The Bulletproof Coffin: Disinterred Makes Perfect Sense and You’re Stupid If You Don’t Get It

Here’s a comic ideal for reading on a train, when the woman next to you is elderly, religious, and patently trying to read over your shoulder. Opening with some full-frontal nudity, Bulletproof Coffin: Disinterred then goes on to offer some beheadings, an alien conspiracy, radioactive (?) jewellery and a police officer who wishes he were a communist-punching superhero.

It absolutely makes sense. Created by writer David Hine and artist Shaky Kane, TBCD seems to be following up on a series of characters who appeared in a previous miniseries and are now getting killed off or dug up. A lot of the book focuses on events which may or may not be making fun of the mainstream comic-book industry, with central characters who both embody and disprove several well-known tropes of the industry. We start off with a man in a tunnel, digging his way either to freedom or an adventure or something, who surfaces to see a superhero being dug up and brought back into existence. This hero, ‘Coffin Fly’, appears for a few pages, brought back both in the comic and by the creative team who created the comic, and then vanishes. He’ll presumably return in another issue?

Next, a beheaded corpse then leads us to meet two different characters, as the comic completely shifts away from the tunnelling man and instead focuses on policeman Johnny P. Sartre, whose ideas about police vigilance have been greatly affected by his love for comics. Determined to prove that every single murder in the city is connected somehow, he slowly becomes either insane or incredibly astute and eventually attributes everything to some kind of alien conspiracy, His partner, Ginger Palmer, is oblivious to the fact that he believes she and he should become communist-smashing caped heroes, in true 1950s-radio style.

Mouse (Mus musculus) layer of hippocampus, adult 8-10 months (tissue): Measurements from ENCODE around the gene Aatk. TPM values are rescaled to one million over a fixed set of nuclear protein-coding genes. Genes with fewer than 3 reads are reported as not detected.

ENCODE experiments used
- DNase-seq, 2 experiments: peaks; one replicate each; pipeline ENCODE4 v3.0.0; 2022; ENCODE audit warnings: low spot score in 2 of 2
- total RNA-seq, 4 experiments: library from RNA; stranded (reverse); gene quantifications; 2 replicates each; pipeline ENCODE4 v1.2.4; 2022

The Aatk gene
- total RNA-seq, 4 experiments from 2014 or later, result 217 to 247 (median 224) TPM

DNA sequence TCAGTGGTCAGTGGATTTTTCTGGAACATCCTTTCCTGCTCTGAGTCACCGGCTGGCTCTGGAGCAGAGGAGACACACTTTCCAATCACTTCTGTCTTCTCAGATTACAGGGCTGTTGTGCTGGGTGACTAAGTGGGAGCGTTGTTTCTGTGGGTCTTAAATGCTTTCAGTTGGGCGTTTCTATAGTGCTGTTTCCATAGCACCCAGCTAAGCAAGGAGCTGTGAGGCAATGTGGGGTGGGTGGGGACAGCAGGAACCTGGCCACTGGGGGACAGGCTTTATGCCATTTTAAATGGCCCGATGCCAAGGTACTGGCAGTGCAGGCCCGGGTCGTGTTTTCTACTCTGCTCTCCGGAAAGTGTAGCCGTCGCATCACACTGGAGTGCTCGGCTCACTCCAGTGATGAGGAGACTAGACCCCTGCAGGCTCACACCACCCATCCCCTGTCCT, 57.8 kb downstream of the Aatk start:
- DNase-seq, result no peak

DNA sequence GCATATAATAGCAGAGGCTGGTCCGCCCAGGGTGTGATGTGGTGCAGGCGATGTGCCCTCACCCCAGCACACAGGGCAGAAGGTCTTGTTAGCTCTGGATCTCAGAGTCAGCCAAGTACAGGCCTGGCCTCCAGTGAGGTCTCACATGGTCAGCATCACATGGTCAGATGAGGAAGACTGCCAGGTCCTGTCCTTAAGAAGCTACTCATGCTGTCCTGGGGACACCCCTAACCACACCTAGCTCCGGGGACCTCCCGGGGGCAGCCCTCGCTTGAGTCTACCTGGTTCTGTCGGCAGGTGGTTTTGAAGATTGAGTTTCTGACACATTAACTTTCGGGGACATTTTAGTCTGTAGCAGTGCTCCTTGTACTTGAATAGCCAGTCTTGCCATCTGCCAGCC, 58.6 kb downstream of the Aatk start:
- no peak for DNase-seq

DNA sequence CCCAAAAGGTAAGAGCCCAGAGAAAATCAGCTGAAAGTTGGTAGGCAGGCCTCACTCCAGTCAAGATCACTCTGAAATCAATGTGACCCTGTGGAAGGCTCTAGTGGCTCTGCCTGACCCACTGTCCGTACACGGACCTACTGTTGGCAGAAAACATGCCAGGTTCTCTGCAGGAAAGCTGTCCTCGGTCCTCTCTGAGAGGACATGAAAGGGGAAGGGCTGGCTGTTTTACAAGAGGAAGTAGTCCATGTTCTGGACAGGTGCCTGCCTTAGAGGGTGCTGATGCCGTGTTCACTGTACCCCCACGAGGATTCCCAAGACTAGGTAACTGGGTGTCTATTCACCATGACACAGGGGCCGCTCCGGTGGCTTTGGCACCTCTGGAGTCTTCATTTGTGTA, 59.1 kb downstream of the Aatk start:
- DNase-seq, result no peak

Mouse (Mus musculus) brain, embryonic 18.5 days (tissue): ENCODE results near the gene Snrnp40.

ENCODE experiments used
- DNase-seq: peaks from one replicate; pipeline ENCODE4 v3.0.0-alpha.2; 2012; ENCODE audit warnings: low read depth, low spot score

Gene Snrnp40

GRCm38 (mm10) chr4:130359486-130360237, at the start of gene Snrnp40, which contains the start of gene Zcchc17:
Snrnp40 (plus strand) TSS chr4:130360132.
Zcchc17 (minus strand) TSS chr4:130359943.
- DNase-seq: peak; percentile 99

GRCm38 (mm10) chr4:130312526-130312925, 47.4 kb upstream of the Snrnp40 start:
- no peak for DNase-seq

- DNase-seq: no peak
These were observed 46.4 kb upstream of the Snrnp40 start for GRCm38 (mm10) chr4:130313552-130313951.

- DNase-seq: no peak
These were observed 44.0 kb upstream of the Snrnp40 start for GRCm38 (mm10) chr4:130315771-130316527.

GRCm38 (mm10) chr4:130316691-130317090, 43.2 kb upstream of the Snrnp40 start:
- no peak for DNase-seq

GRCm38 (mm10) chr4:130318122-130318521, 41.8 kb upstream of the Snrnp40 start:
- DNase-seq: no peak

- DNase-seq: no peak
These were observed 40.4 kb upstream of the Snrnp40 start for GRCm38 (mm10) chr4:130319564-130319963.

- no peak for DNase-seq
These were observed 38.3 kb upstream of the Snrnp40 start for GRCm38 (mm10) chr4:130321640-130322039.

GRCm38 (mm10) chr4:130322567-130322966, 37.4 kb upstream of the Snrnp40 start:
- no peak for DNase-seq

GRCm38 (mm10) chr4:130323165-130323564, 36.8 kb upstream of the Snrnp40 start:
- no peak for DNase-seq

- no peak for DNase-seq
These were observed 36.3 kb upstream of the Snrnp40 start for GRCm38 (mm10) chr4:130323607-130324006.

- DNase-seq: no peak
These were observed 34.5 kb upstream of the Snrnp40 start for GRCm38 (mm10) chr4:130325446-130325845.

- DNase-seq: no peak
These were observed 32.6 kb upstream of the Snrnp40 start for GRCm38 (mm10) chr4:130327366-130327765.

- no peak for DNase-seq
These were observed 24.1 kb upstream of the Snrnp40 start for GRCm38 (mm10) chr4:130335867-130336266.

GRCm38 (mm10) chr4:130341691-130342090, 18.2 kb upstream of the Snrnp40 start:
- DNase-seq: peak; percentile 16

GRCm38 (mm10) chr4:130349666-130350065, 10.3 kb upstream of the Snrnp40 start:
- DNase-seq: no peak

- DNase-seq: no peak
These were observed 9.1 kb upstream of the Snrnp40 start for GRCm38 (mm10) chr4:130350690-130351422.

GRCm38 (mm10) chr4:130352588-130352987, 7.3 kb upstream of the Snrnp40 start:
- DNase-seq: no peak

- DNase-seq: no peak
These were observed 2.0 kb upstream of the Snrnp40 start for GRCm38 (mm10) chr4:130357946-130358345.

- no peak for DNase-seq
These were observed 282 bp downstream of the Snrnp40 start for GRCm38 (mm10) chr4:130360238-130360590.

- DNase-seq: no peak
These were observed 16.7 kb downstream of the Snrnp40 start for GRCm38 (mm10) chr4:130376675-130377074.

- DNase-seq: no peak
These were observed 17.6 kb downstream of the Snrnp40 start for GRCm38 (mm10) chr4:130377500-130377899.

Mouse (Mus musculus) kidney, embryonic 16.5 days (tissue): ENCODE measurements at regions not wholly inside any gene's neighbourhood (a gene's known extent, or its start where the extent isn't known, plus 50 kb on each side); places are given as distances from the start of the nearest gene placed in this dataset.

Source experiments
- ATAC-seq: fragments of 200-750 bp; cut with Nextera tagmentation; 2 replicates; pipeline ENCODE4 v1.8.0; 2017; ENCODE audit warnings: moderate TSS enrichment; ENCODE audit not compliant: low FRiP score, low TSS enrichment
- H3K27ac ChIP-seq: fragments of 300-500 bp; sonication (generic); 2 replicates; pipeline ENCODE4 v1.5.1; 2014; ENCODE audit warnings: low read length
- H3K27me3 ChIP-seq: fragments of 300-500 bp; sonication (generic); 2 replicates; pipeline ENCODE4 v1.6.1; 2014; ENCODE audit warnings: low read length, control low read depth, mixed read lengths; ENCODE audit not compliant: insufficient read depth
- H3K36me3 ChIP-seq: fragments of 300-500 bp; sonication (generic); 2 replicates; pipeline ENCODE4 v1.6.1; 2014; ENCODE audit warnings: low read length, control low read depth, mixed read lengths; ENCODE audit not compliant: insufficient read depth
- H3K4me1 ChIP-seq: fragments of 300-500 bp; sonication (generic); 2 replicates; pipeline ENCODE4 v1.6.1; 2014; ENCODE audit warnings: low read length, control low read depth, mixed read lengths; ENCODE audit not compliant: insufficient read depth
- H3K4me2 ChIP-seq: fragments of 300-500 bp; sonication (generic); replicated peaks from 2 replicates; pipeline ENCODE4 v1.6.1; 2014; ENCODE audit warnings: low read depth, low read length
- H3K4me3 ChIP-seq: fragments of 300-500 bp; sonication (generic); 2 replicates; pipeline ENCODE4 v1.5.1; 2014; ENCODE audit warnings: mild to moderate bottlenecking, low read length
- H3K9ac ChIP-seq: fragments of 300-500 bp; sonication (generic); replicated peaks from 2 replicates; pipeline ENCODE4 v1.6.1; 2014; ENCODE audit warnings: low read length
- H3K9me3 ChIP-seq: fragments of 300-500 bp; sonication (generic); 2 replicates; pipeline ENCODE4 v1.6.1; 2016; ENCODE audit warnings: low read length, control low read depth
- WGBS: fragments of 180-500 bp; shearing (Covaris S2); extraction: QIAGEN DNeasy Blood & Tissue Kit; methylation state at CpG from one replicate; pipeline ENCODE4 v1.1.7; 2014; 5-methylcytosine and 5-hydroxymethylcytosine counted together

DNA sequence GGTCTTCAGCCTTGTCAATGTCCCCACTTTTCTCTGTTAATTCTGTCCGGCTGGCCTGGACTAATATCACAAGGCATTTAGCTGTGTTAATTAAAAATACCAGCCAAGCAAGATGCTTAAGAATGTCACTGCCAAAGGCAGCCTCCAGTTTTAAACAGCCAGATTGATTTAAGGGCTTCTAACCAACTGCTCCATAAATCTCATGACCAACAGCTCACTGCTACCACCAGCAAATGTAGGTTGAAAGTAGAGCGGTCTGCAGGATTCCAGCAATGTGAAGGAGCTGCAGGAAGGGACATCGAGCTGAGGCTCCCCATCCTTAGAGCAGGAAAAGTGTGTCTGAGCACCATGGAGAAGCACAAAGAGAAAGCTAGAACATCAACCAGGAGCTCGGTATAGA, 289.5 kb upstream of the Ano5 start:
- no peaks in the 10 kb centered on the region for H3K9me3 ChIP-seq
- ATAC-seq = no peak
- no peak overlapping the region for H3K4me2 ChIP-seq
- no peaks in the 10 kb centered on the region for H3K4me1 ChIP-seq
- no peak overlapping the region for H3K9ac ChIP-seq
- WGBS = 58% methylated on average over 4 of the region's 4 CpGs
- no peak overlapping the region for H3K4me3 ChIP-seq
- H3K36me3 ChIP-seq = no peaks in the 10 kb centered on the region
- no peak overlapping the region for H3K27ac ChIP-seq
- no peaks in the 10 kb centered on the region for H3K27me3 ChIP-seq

A lot of people commit suicide. This all makes absolute sense.

After looking at some jewellery which shines in a bizarre, otherworldly manner (one of which is a gold swastika), he pieces together the fact that everybody he knows is in on this alien conspiracy and proceeds to a final showdown with his nemesis. Sort of. Then he becomes a superhero and the comic ends. Again, there’s satire at work here, but without knowing what happened in the first volume, it races right over the head of just about anybody who reads it new. Sartre, who has an American flag tattooed on his arm and watches good, American cartoons like Top Cat (I think), becomes a delusional madman superhero, and will presumably return later on in the miniseries. Next up, though? Some kind of zombie jazz enthusiast with a mysterious fridge. This all makes absolute sense.

I’m not writing a review here. This is a relatively short piece, because I’m really hoping the comments section is going to go into overdrive.


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